# How can I sort but put zeros at the bottom?

I have a list of objects that have a property Rank. This is an integer.

I want to sort by rank on my view but when i do this:

``````  myObjects = myObjects.Orderby(r=>r.Rank);
``````

i get all of the zeros (meaning these haven't been set at the top)

I want to order by 1 --> n but have the zeros be at the bottom of the list.

I would like it to be as efficient a sort as possible as the list is quite long

-

LINQ:

``````myObjects = myObjects
.OrderBy(r => r.Rank == 0) //false before true
.ThenBy(r => r.Rank);
``````

This won't actually do two full sorts. It will combine the two lambdas into a single dictionary sort across the two keys.

If you're not comfortable with the not-so-obvious `false`-before-`true` rule, you can replace the first lambda with `r => r.Rank == 0 ? 1 : 0` - but, knowing the `false`-before-`true` rule makes this seem really redundant.

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is there any better way without having to do two full sorts? –  leora May 22 '13 at 22:00
@leora: See msmvps.com/blogs/jon_skeet/archive/2011/01/04/… (and the subsequent posts) for some more details –  Jon Skeet May 22 '13 at 22:03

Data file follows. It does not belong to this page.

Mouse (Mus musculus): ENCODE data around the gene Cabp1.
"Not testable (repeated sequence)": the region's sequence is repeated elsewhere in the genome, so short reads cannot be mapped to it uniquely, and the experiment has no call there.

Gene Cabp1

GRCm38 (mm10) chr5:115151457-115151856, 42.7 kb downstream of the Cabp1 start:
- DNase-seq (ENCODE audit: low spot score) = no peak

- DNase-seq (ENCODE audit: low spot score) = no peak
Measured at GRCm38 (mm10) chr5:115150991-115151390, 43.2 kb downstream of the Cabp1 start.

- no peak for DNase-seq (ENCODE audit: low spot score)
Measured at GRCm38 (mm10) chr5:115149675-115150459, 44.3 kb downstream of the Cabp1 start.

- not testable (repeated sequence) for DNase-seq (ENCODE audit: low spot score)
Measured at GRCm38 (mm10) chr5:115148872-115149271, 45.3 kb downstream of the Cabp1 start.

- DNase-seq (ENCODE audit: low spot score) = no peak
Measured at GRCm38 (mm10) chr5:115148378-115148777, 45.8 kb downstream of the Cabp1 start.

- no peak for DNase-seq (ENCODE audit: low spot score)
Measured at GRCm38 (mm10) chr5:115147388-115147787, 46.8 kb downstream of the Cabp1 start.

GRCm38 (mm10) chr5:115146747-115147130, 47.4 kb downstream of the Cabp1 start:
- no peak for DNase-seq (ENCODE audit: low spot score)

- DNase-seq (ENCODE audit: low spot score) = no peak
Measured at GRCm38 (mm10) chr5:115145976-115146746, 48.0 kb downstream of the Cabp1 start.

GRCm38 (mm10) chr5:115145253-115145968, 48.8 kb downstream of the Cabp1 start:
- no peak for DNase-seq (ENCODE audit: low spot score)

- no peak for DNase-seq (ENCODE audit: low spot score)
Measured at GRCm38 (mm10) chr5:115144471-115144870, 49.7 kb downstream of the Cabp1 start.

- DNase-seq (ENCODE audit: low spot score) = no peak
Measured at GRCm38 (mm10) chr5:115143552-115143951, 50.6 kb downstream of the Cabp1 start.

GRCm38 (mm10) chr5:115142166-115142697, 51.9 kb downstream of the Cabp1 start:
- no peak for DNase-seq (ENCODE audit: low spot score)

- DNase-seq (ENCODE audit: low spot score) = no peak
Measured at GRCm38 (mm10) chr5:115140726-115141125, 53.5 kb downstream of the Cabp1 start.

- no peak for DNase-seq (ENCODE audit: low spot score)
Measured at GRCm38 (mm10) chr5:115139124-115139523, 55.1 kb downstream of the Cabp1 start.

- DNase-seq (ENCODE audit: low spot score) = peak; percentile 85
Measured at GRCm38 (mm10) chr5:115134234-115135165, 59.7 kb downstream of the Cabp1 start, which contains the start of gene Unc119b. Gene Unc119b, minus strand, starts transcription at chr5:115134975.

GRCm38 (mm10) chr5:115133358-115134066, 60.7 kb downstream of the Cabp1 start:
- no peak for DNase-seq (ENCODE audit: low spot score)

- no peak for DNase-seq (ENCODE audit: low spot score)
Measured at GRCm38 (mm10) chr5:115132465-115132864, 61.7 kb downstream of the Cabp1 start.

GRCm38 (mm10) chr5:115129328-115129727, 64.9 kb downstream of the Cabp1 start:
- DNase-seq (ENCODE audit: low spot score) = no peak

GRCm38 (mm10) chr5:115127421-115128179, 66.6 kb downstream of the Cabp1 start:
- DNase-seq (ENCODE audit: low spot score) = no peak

@leora: This doesn't do two full sorts. "OrderBy/ThenBy" is pretty smart. Remember, the result of a query expression is a query, not the computation of the results of the query. When the query is executed, the query knows whether there's a ThenBy after the OrderBy. –  Eric Lippert May 22 '13 at 22:04
"knowing the false-before-true rule" you could also use `OrderByDescending(r => r.Rank != 0)` instead. –  Tim Schmelter May 22 '13 at 22:09
@TimSchmelter How would that eliminate the need to either (A) "know the `false`-before-`true` rule" or (B) hide it by using something like a ternary operator (as in my example)? That lambda maps from `int` to `bool`, so it's still using the `false`-before-`true` rule. –  Timothy Shields May 22 '13 at 22:12

You can create a custom comparer (implementing `IComparer`) and have it sort zeroes to the bottom. The pseudo code would be:

``````public class ZeroComparer : IComparer {
public int Compare(Object intA, Object intB) {
if(intA == 0 && intB != 0)
return -1;
if(intA != 0 && intB == 0)
return 1;
return int.Compare(intA, intB);
}
}
``````

Then use it like:

``````var comparer = new ZeroComparer();
myObjects = myObjects.Orderby(r=>r.Rank, comparer);
``````

A quick example of how to use custom comparers:

Use own IComparer<T> with Linq OrderBy

-
``````myObjects = myObjects.Orderby(r => r.Rank == 0 ? int.MaxValue : r.Rank);
``````

to deal with the case `Rank == int.MaxValue` :

``````myObjects = myObjects.Orderby(r => r.Rank == 0 ? int.MaxValue : r.Rank - 1);
``````
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What if `int.MaxValue` is a valid value for `Rank`? –  svick May 22 '13 at 23:15
Good remark, so we need to take `1` to Rank in the order clause. Seed edited question. –  polkduran May 23 '13 at 8:14